Daily Archives: April 27, 2016

Cranking up the narrative to 11

So, based on this, this and this, by which game will it be when you expect ESPN crosses the line into outright skepticism about Kirby’s coaching acumen if Jacob Eason hasn’t been named the starter?

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37 Comments

Filed under ESPN Is The Devil, Georgia Football

This does not compute.

Kevin Scarbinsky dares suggest that Verne Lundquist, Charles Barkley’s “the nicest man in the world”, might be the most hated figure in the SEC.

Uh, dude, here’s a hint:  when’s the last time you heard anyone refer to the SEC Commissioner as “Uncle Greg”?  And let’s not even get started on Saban’s nicknames.  Or Lane Kiffin’s, for that matter.

53 Comments

Filed under Media Punditry/Foibles, SEC Football

If it’s so easy…

… then why are there only four programs on this list?

Face it, kids.  It’s harder to pigeonhole Mark Richt’s legacy than some of you like to admit.  That’s not exactly a low bar for Kirby Smart to exceed, either.

76 Comments

Filed under Georgia Football

Say what you will about Ole Miss football…

… it’s nothing if not entertaining, albeit in a trashy, reality-TV kinda way.

(h/t)

8 Comments

Filed under See You In Court

The Pac-12’s got bigger problems than Larry Scott’s genius.

The West Coast comes up a little bit short in the fan enthusiasm department this spring.

But let’s be fair: The Pac-12 will never be on equal footing when it comes to Tier 1 money … assuming all three conferences are in the same contract cycle … because of the difference in fan passion and market penetration for advertisers, and there is a very clear and recent example to illustrate this situation:

Spring game attendance.

It’s not the only measure of passion — and passion means ratings and market penetration and advertising dollars for the networks — but it’s a pretty darn good one.

Nobody should expect the Pac-12 to draw at SEC and B1G levels, but the difference is more striking than you might think…

Oregon scrimmages this weekend and should have the largest crowd in the conference, by a significant margin. I’ve included the Ducks below, even though it’s a projection, because it paints a more complete picture of the Pac-12’s spring attendance relative to the other conferences.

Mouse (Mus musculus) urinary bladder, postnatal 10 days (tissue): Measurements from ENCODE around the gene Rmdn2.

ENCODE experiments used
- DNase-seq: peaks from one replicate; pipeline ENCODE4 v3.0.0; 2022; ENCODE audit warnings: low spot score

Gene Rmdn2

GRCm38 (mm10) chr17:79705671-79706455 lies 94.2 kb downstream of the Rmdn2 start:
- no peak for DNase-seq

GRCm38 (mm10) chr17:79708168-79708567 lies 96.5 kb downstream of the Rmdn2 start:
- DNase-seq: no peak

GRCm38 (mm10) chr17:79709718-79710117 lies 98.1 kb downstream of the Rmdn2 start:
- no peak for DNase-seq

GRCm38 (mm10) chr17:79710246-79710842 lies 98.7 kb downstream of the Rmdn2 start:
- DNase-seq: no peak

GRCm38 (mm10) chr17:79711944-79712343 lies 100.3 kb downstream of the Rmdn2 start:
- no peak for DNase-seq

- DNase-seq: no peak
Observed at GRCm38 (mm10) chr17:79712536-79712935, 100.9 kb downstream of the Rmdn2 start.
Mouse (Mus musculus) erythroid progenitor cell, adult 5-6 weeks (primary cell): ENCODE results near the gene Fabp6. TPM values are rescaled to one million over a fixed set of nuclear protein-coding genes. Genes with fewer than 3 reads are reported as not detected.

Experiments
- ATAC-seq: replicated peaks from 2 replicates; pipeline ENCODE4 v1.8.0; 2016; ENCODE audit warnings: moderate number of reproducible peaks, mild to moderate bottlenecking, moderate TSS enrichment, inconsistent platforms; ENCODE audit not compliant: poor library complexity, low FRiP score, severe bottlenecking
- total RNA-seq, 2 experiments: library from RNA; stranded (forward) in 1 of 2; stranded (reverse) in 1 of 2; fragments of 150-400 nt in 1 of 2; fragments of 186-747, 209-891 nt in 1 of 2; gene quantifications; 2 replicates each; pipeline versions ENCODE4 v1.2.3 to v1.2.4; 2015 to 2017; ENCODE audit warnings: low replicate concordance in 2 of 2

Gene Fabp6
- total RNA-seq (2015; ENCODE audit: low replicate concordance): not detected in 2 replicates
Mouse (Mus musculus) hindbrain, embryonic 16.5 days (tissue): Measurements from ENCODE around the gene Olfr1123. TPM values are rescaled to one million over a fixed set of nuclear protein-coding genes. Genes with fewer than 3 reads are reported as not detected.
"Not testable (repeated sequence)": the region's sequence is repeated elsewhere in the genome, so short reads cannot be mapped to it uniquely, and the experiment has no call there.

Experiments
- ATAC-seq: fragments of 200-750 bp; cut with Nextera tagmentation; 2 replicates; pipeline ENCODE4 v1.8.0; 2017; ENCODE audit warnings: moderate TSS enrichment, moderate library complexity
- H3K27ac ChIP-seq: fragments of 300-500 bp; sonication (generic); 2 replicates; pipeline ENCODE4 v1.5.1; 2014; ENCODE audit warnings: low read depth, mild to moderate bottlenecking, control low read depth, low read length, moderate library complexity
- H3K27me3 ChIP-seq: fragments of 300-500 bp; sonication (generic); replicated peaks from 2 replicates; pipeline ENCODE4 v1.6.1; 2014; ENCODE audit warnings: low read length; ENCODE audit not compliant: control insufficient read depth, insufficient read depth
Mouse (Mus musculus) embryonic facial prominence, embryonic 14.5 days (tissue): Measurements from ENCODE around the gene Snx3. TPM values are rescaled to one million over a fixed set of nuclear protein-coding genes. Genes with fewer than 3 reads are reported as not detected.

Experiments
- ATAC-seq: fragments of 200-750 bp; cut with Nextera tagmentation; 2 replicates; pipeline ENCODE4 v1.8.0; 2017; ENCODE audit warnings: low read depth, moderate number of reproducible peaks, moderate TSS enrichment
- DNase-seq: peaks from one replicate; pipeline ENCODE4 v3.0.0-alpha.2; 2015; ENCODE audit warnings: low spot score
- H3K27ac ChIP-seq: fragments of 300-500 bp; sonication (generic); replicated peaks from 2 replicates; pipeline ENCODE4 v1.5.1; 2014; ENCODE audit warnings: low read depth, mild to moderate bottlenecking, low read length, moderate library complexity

It would have been unfair to exclude the biggest crowd just because of timing.

But even with the Ducks, the Pac-12 has just two of the top-25 crowds … and seven of the bottom 10.

If the fans don’t care, the cable service providers won’t either.

9 Comments

Filed under Pac-12 Football

The door’s open, but the ride it ain’t free.

One thing about an expanded postseason:  more playoff games means more playoff trips and more playoff trips means more playoff expenses.

The national champion Crimson Tide totaled $7.3 million in costs for two CFP trips, while runner-up Clemson spent $5.4 million, according to NCAA postseason expense reports for all four playoff teams obtained from the universities by CBS Sports…

Alabama spent the most on a single playoff game this past season, totaling $4.8 million in costs for the CFP National Championship in Glendale, Arizona. That equates to $5,555 per person who made the trip, easily the highest per-game average in the two-year history of the CFP.

To put Alabama’s 2016 title game costs in perspective, the school spent $4.3 million for the 2010 BCS Championship Game in Pasadena, California. Back then, the NCAA required schools to count bonuses for coaches and administrators in bowl expense reports. That’s no longer the case. Alabama spent $6.7 million on the 2016 CFP National Championship game itself when counting bonuses.

If you got it, flaunt it, baby.  Besides, all that support staff isn’t showing up for free.

The Crimson Tide sent a traveling party of 904 people to Arlington, Texas, for the Cotton Bowl and 857 to Arizona. Alabama brought 908 people to the semifinal at the Sugar Bowl in 2015, 881 to Miami for the 2013 BCS Championship Game and 778 to New Orleans for the 2012 BCS Championship Game.

14 Comments

Filed under BCS/Playoffs, It's Just Bidness, Whoa, oh, Alabama